The conversation around genetically modified organisms (GMOs) is becoming more positive, according to new Alliance for Science research analyzing traditional and social media trends on biotechnology.
The peer-reviewed study, published in the open-source academic journal GM Crops & Food, finds a significant drop in salience of the GMO issue between 2018 and 2020, suggesting a more favorable and less polarized conversation around the world.
“This seems like cautious good news for science,” says study author Mark Lynas, research lead at the Alliance for Science (AfS). “Given the worldwide scientific consensus on the safety and utility of genetic modification, this suggests that misinformation about GMOs is losing its ability to persuade, even on social media.”
“The data in the paper show a real shift toward a positive conversation and sentiment toward GMOs,” adds co-author Joan Conrow, AfS managing editor. “This suggests that people are increasingly receptive toward technologies that can play a role in lessening the environmental impacts of agriculture, especially in regard to climate change.”
The study looked at the number and tone of over 100,000 online and print articles published in English in top-ranked media between 2018 and 2020 as well as 1.7 million social media interactions.
It found that the overall tone of the GMO conversation has been surprisingly positive, averaging 73 percent favorable if neutral and positive reporting are combined, and appears to have become even more favorable over the period studied.
Though social media tends to be slightly more negative than traditional, that gap has narrowed, with the tone of the social media conversation improving from 62 percent favorable to 78 percent favorable by the end of 2020.
The study was conducted in partnership with Cision, a media monitoring and insights company, and used Cision’s top tier English-language media database. Sentiment analysis was generated using automated computer analysis in real time, using Cision’s natural language processing and custom dictionaries. A proportion was also subject to human validation.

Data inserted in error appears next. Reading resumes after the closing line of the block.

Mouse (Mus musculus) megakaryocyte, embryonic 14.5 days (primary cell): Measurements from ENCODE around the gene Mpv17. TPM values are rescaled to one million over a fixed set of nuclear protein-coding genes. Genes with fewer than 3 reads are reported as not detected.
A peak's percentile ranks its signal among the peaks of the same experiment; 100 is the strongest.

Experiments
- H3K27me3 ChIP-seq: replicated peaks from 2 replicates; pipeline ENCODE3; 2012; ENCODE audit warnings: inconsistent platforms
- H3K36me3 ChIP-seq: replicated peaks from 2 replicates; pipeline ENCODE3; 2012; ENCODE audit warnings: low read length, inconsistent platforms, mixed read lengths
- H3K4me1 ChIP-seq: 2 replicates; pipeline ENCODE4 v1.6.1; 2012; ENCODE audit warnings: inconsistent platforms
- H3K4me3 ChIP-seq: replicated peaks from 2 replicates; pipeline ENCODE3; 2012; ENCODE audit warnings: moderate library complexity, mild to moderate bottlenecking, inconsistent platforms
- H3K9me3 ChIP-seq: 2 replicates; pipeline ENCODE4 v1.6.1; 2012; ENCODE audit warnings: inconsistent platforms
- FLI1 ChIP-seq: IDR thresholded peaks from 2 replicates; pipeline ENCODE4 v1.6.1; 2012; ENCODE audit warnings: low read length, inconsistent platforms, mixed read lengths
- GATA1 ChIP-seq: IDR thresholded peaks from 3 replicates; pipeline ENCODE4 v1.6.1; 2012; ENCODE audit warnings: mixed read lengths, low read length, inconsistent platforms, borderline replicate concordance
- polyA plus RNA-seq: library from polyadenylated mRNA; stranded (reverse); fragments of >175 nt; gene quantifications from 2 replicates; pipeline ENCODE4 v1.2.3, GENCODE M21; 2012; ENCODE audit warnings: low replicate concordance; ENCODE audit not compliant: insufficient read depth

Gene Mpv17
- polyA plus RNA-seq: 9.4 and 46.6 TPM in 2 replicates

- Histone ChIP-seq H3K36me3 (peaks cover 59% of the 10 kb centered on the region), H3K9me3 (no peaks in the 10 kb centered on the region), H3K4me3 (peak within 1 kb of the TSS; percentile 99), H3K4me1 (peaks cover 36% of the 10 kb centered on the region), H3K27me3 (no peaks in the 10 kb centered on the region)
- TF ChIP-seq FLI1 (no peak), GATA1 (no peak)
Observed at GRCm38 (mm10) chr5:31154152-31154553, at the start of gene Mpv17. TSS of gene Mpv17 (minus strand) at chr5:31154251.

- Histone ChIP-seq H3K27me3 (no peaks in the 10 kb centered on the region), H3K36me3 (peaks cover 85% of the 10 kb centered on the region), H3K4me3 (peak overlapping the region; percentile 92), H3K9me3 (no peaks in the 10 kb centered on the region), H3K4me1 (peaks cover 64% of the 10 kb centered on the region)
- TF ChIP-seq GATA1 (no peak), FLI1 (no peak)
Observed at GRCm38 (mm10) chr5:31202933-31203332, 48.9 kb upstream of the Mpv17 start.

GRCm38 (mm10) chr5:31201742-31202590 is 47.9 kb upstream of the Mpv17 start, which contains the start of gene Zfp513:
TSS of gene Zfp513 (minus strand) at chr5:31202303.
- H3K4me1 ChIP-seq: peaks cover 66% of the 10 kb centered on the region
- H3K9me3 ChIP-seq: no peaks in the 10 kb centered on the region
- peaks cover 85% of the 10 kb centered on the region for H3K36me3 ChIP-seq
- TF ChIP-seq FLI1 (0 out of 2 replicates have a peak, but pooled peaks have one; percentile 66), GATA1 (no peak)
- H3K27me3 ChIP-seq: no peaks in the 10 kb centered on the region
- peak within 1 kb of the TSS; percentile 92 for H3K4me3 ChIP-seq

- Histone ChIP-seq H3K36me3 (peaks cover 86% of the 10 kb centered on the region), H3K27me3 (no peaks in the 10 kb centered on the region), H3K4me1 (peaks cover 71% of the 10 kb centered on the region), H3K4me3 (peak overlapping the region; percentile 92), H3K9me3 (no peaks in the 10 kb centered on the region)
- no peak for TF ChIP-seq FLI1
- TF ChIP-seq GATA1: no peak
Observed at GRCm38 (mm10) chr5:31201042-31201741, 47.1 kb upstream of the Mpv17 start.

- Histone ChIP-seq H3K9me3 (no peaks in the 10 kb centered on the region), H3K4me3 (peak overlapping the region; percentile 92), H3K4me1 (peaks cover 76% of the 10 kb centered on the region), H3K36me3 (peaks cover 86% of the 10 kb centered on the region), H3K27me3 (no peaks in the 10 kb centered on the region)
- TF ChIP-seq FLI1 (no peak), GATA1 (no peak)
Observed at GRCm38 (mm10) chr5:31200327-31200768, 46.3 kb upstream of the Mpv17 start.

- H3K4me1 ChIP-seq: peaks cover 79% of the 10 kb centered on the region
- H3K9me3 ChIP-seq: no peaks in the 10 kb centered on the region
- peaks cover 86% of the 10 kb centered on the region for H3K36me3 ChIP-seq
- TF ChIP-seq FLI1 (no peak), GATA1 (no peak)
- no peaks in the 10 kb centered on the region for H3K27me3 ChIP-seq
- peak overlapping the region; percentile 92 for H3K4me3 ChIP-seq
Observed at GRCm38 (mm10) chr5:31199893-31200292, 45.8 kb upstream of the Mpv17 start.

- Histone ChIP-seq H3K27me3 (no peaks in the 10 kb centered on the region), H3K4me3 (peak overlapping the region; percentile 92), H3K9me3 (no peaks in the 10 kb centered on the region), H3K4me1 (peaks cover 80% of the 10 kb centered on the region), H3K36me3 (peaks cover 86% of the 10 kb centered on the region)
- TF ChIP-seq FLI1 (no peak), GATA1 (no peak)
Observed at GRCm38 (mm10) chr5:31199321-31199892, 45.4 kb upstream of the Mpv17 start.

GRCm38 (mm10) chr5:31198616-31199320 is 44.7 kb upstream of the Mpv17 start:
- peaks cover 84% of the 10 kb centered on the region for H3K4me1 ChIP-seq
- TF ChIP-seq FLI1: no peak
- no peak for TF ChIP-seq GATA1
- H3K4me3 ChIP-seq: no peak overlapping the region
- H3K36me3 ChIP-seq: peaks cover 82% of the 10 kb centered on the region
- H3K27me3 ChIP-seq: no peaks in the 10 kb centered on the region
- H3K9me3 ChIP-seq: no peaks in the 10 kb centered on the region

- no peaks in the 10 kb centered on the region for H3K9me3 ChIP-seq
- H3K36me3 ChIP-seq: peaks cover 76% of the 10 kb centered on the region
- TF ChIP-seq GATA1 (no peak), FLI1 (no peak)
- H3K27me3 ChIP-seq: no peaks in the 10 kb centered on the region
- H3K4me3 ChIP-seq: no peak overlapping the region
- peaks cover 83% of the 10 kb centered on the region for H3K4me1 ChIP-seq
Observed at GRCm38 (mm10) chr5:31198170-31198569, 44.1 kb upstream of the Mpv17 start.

“To date, this study represents one of the most comprehensive views of GMO perception within both social media platforms and general news media, leveraging over three years of continuous tracking and analysis conducted by our team at Cision,” says co-author Jordan Adams, a Cision senior data analyst.
While the volume of traditional media coverage increased during the study period, social media coverage of the issue dropped more than 80 percent between January 2018 and December 2020, the period covered by the study. Since fewer people are posting about GMOs, it suggests the issue is becoming less salient, the authors conclude.
“Our data suggest that across all media environments, we seem to be moving toward a more favorable conversation on GMOs,” Lynas says. “This is consistent with other measures of the ‘debate’ that appears to be waning in light of more urgent, real-world challenges, like addressing nutritional security in a changing climate.”
The study also found that Monsanto (now part of Bayer) and its association with pesticides, notably glyphosate, appears to strongly drive negative perceptions toward GMOs, even though the company is but one player in the GMO arena. Coverage of Monsanto/Bayer in both traditional and social media was consistently and considerably more negative than coverage of GMOs overall.
Additionally, “bot” accounts represented 10 percent of Twitter users engaged in GMO discussions between 2018 and 2020 and contributed 10 percent of the overall tweet volume. The analysis found that bots and cyborgs were substantially more negative in sentiment towards GMOs than human accounts.
“This suggests that cyborgs and bots may be intentionally used by nefarious actors to sow dissent and make the GMO conversation appear more negative and polarized than it is,” states the study.
While only English language media were analyzed, the research had a global focus.
“Positive favorability was observed in Africa, where countries are just beginning to adopt the technology,” states the report. “The (GMO) conversation is generally favorable in the US, Africa and South Asia.
A common-language of the study can be found here.